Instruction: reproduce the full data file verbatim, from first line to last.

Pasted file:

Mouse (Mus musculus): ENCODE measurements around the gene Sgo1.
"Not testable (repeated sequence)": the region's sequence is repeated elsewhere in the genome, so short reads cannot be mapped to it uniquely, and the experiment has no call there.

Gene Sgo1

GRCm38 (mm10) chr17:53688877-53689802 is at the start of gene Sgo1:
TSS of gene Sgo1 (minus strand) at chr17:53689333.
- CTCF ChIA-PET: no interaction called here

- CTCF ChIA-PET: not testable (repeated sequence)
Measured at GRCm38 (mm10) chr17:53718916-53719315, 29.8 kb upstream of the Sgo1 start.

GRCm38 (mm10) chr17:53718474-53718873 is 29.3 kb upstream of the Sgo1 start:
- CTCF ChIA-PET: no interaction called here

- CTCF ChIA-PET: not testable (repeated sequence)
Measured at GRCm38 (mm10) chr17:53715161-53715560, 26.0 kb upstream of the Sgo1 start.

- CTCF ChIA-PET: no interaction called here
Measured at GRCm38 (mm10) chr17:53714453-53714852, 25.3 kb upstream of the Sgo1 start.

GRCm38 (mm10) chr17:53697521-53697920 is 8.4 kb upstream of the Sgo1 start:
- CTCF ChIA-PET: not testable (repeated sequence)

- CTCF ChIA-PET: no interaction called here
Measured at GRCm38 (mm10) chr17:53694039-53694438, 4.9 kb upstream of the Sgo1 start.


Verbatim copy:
Mouse (Mus musculus): ENCODE measurements around the gene Sgo1.
"Not testable (repeated sequence)": the region's sequence is repeated elsewhere in the genome, so short reads cannot be mapped to it uniquely, and the experiment has no call there.

Gene Sgo1

GRCm38 (mm10) chr17:53688877-53689802 is at the start of gene Sgo1:
TSS of gene Sgo1 (minus strand) at chr17:53689333.
- CTCF ChIA-PET: no interaction called here

- CTCF ChIA-PET: not testable (repeated sequence)
Measured at GRCm38 (mm10) chr17:53718916-53719315, 29.8 kb upstream of the Sgo1 start.

GRCm38 (mm10) chr17:53718474-53718873 is 29.3 kb upstream of the Sgo1 start:
- CTCF ChIA-PET: no interaction called here

- CTCF ChIA-PET: not testable (repeated sequence)
Measured at GRCm38 (mm10) chr17:53715161-53715560, 26.0 kb upstream of the Sgo1 start.

- CTCF ChIA-PET: no interaction called here
Measured at GRCm38 (mm10) chr17:53714453-53714852, 25.3 kb upstream of the Sgo1 start.

GRCm38 (mm10) chr17:53697521-53697920 is 8.4 kb upstream of the Sgo1 start:
- CTCF ChIA-PET: not testable (repeated sequence)

- CTCF ChIA-PET: no interaction called here
Measured at GRCm38 (mm10) chr17:53694039-53694438, 4.9 kb upstream of the Sgo1 start.